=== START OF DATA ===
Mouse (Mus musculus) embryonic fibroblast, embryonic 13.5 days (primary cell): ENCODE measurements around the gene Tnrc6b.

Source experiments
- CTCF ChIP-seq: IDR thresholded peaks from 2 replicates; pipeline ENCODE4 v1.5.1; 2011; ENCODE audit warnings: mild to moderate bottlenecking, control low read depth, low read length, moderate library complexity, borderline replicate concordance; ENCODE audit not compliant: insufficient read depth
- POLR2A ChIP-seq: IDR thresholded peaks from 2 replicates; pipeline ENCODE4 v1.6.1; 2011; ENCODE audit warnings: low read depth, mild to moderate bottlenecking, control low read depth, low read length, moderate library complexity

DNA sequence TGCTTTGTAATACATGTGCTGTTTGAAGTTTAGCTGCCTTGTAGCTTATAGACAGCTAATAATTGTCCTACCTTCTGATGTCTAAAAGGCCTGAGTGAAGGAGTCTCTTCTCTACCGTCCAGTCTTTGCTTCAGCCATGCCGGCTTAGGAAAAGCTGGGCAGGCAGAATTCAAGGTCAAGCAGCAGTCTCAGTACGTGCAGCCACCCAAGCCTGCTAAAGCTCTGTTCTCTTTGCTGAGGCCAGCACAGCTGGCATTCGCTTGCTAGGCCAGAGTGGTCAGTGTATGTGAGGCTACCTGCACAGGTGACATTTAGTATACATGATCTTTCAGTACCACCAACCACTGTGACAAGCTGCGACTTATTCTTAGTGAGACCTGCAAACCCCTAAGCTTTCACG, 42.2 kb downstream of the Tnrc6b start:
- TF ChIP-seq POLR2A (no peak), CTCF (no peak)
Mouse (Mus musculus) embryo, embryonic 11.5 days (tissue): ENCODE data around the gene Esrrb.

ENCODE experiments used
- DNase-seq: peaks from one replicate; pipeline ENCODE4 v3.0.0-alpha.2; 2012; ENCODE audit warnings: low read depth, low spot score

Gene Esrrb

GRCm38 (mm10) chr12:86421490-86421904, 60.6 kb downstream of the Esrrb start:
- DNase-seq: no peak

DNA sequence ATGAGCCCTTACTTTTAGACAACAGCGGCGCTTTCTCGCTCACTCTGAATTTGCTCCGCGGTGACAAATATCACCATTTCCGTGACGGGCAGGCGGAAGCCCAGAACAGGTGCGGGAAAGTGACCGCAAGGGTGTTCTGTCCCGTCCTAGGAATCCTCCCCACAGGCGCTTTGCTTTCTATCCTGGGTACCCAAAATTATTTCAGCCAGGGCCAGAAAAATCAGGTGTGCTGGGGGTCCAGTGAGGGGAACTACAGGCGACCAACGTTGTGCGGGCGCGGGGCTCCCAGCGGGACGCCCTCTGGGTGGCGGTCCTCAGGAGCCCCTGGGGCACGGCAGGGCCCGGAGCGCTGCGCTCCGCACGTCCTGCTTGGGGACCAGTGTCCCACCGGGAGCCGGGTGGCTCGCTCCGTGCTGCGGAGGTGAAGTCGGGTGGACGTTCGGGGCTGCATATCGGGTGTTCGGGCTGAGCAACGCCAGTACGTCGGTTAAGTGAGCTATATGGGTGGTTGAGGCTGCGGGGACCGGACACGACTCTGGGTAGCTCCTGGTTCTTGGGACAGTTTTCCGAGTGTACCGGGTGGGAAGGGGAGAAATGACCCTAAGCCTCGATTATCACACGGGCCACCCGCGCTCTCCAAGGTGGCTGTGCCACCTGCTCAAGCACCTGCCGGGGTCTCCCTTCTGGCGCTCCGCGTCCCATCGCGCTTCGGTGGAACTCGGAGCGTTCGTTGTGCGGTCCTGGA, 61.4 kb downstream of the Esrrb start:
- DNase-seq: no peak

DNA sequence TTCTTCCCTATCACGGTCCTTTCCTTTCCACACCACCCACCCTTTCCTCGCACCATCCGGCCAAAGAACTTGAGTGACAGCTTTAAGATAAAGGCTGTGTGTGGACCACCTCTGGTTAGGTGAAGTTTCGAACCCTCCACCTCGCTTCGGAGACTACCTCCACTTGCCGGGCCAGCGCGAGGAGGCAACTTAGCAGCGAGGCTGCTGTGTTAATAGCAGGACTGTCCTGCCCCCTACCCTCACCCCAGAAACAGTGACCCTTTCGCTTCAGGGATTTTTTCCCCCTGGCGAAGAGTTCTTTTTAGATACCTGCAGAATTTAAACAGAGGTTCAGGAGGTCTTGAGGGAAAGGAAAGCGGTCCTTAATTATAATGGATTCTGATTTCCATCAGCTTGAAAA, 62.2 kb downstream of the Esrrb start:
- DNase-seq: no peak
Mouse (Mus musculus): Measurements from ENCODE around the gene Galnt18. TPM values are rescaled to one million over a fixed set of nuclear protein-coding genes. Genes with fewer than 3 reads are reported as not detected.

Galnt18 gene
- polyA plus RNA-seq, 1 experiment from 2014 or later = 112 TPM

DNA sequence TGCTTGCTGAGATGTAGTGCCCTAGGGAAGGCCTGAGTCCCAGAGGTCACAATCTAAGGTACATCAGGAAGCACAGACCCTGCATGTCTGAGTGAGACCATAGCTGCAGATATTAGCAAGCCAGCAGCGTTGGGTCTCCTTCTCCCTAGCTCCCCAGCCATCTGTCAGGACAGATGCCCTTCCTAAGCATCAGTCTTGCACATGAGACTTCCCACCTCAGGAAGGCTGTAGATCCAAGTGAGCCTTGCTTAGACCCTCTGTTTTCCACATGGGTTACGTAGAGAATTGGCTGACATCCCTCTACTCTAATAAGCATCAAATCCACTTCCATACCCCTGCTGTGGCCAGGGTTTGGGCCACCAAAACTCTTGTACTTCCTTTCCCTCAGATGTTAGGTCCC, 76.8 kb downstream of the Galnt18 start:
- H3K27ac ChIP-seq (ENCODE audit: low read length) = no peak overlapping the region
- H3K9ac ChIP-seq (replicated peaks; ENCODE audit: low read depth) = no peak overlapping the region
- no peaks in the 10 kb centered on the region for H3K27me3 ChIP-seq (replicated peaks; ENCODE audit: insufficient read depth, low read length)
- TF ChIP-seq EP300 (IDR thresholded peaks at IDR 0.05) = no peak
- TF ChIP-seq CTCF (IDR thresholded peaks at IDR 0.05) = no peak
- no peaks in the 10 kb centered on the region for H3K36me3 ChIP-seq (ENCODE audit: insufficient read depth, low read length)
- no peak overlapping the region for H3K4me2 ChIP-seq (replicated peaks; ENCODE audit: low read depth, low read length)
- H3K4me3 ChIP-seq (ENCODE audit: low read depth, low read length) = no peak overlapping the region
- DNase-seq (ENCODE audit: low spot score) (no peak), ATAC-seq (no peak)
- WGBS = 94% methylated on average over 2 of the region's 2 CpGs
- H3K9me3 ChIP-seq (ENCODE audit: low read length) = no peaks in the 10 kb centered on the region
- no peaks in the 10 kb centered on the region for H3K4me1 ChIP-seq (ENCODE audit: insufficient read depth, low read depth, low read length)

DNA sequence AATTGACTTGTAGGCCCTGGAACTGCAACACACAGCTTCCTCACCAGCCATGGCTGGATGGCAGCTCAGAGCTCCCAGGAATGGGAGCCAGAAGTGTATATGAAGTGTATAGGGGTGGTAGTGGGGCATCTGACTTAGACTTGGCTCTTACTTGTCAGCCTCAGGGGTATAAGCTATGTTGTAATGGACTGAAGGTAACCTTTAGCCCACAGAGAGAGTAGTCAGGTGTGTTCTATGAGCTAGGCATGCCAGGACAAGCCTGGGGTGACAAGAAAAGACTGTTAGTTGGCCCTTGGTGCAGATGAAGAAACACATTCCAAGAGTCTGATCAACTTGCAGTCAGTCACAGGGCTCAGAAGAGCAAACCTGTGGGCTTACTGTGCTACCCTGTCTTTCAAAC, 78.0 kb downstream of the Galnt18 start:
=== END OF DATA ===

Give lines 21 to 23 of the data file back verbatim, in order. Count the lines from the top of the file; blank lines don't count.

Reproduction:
- H3K27ac ChIP-seq (ENCODE audit: low read length) = no peak overlapping the region
- H3K9ac ChIP-seq (replicated peaks; ENCODE audit: low read depth) = no peak overlapping the region
- no peaks in the 10 kb centered on the region for H3K27me3 ChIP-seq (replicated peaks; ENCODE audit: insufficient read depth, low read length)